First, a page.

Problems with USB drives
You insert a USB flash (pen, thumb) drive or other USB storage device into a USB port but Windows doesn't seem to "see" it.
If the drive appears in the "Safely Remove Hardware" in the System Tray but not in Windows Explorer/My Computer, you may be able to access it in one of these ways:
- From Windows Explorer/My Computer, type the letter of the drive (see below) followed by a colon (:) into the address bar, then press Enter.
- Click Start, Run, then type the letter of the drive followed by a colon into the Run dialog box, then click OK.
- From a Command Prompt, type the letter of the drive followed by a colon, then press Enter.
- Rightclick My Computer, choose Manage, then click Disk Management. If your thumb drive appears there, assign it a new/different drive letter.
Another trick that may lead to a more permanent fix:
- Close any open Windows Explorer windows.
- Click Start, then click Run
- Type REGSVR32 /U SHELL32.DLL then click OK
- Click OK when you see a message box
- Type REGSVR32 SHELL32.DLL then click OK (same as before but without the /U)
- Again click OK when you see a message box.
- Open Windows Explorer/My Computer again. If your thumb drive still doesn't appear, try restarting Windows.
Another possibility: if you have network drives mapped to letters, make sure that there are at least a few unmapped letters between your last physical hard drive/CD and the first network drive. If your last physical drive letter is followed immediately by a mapped network drive letter, USB drives may become "hidden behind" the network drive letter(s).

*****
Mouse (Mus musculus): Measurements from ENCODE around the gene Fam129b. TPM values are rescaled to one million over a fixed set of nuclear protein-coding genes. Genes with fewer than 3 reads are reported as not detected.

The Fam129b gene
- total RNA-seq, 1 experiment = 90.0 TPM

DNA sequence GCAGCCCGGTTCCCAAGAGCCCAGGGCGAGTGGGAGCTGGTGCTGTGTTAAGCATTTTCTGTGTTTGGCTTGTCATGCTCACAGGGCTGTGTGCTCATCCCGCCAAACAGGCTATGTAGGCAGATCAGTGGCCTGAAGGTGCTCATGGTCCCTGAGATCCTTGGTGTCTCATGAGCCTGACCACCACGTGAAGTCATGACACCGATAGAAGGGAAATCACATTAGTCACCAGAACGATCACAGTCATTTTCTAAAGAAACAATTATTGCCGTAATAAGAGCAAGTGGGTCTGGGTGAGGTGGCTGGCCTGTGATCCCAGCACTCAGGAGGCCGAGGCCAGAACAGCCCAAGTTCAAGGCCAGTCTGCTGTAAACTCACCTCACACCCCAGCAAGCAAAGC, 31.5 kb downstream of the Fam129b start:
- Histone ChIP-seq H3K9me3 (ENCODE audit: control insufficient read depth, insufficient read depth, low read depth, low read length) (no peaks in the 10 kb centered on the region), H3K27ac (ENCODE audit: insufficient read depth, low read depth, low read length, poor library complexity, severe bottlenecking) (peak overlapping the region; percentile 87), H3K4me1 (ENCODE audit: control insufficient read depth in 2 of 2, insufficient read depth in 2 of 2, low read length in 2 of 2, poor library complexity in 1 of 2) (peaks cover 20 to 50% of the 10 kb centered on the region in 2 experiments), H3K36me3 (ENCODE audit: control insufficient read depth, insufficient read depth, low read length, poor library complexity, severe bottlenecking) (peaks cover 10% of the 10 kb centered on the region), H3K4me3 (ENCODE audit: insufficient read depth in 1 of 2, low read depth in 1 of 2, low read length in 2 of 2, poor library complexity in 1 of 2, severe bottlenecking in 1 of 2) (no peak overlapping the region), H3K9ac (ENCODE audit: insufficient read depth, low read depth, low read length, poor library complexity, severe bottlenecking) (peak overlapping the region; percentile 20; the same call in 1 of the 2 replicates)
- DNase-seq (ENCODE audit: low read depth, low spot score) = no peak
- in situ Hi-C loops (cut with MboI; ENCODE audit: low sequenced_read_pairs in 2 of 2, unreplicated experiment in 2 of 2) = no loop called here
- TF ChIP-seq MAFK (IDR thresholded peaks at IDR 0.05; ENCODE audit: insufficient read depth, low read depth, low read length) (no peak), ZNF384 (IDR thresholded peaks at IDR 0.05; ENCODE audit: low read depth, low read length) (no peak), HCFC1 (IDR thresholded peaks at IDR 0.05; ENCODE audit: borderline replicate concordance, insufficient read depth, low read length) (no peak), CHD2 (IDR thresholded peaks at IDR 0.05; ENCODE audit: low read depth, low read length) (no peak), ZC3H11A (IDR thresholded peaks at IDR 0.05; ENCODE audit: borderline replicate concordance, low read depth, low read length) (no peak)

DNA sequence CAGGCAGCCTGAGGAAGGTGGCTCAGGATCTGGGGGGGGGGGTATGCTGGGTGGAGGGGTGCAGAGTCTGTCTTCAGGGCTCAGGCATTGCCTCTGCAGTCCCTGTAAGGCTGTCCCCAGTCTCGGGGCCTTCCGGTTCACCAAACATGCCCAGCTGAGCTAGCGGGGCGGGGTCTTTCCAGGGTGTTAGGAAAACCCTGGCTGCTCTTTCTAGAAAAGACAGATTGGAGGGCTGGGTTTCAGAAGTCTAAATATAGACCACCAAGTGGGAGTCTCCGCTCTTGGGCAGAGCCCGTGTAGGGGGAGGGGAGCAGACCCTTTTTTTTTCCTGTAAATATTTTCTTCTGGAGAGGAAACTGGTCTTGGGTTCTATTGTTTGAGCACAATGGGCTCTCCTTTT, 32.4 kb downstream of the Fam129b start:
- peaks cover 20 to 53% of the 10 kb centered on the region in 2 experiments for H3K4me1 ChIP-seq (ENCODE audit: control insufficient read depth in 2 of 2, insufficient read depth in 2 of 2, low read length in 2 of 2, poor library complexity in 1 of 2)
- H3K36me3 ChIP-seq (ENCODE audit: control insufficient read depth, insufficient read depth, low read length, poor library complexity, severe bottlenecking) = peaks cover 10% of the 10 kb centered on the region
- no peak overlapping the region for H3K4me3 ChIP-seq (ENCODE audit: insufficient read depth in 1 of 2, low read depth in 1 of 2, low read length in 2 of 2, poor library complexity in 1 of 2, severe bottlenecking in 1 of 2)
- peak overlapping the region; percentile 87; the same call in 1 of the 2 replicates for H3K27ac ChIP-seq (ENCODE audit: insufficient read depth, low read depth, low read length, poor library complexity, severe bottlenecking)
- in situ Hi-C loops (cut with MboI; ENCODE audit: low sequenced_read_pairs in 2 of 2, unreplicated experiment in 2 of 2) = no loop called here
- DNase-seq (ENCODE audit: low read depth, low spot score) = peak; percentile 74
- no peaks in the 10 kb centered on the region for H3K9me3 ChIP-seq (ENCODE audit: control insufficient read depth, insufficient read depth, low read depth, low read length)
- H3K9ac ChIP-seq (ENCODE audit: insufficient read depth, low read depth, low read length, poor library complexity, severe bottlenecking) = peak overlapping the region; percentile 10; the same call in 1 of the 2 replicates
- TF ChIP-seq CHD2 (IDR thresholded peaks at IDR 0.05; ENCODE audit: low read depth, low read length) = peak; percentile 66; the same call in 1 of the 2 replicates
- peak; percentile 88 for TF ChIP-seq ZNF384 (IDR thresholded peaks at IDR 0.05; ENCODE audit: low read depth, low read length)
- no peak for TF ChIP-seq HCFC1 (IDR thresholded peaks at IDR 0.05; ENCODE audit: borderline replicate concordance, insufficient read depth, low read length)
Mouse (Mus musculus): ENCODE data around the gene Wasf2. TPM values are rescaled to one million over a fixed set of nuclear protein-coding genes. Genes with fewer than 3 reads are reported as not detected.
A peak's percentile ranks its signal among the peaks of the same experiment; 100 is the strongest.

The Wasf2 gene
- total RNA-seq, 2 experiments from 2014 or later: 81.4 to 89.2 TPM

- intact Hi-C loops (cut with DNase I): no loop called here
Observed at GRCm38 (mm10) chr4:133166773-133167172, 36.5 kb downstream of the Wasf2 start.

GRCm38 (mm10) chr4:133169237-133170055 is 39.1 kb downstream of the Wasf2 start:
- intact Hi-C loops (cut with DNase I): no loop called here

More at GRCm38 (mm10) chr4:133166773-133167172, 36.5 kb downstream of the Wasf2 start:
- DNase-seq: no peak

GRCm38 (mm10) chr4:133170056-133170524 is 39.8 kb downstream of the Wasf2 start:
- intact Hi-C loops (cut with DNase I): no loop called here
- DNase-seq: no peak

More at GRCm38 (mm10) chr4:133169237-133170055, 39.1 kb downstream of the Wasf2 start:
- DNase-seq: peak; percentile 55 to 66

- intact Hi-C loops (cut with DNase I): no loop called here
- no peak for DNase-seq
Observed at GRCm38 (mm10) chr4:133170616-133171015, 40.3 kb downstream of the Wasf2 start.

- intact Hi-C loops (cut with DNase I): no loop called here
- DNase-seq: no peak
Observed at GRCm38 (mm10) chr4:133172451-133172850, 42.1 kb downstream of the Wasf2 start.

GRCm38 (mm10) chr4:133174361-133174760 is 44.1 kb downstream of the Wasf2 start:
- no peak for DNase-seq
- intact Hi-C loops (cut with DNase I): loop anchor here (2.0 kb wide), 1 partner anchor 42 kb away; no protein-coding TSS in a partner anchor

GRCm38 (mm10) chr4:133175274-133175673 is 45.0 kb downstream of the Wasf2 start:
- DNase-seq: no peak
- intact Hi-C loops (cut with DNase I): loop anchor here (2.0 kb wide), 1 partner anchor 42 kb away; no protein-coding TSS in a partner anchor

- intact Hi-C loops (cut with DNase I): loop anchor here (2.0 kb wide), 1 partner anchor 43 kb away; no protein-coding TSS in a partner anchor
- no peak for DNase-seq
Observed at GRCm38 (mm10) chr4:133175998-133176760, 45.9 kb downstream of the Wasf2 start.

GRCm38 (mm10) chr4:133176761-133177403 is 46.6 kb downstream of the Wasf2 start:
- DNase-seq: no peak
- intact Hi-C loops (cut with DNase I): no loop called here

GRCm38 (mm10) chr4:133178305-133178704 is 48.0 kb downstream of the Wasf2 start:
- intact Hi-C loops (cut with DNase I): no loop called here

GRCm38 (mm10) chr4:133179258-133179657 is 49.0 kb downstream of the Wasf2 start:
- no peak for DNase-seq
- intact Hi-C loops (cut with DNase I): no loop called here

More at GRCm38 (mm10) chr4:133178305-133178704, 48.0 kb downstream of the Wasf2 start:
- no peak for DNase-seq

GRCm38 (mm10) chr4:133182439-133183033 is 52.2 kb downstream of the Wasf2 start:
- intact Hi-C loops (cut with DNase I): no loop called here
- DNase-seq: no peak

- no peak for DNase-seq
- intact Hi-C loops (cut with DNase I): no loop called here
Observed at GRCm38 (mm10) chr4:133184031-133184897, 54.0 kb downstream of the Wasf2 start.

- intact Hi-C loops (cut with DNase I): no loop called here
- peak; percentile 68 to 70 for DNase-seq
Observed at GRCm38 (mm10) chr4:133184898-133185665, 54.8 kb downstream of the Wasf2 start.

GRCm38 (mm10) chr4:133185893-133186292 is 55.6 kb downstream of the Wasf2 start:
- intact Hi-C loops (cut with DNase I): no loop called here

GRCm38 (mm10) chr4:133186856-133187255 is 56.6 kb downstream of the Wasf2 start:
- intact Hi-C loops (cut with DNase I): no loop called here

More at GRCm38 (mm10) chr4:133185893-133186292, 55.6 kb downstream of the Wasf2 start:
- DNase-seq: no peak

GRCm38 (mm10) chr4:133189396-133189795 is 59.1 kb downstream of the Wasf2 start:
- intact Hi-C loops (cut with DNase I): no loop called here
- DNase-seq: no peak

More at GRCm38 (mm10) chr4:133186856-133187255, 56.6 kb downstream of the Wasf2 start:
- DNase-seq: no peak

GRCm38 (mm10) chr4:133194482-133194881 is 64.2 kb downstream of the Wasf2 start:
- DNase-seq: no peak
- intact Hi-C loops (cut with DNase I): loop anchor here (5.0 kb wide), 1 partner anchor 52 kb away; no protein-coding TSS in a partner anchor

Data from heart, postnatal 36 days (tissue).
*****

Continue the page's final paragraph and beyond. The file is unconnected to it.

You try to stop a working USB drive and Windows tells you the drive can't be stopped, try later ... again and again ...
Basically, anything that holds a file open from the drive will prevent its being safely stopped, so first, shut down any programs that may have opened files from the drive (and shut down PowerPoint if it's so much as looked at the USB drive for any reason ... it tends to hold files open long after it has any reason to). Shut any open Explorer or command prompt windows.
If that does't work, here are some other things to check, and thanks to Geeky Ramblings for some of these great ideas:
- Log off, log back on and try stopping the drive again.
- Norton (and possibly other AV apps); temporarily shut them down. But SEE BELOW.
- Close Outlook if it's running.
- Open Windows Task Manager ( press Ctrl+Alt+Del ) and select the Processes tab. Click "Explorer.exe" then click "End Process". Your taskbar and any open Explorer windows will disappear and your desktop will clear. Don't worry. Next, on the Task Manager main menu bar, click File and choose "New Task (Run...)" and enter "Explorer.exe" and press Enter.
- Click Start, Run and type SERVICES.MSC. Look for and stop the iPod service. It may interfere with drives other than the iPod's.
- Right-click Recycle Bin, choose Properties and check "Configure drive independently" then set the properties for your USB drive to "Do not move files to the Recycle Bin. Remove files immediately when deleted". Files deleted from the your USB HDD drive will no longer move to your Recycle Bin, but will be deleted permanently.
- If you have the Diskeeper defragmentation program installed, try shutting down DKPerf.exe.
- If you're the geeky type and want to get straight to the heart of the matter, download Mark Russinovich's FileMon utility and let it watch what happens when you attempt to safely stop the drive.
Note: Just shutting down, or even totally removing Norton or other Symantec products may not be enough. They tend to leave all sorts of junk behind and running and sometimes interfering with your system even when you (think you) have totally uninstalled. In addition to fervently wishing them an eternity in a very very warm locale, have a look here or google SymNRT for a tool that'll allegedly do a full exorcism.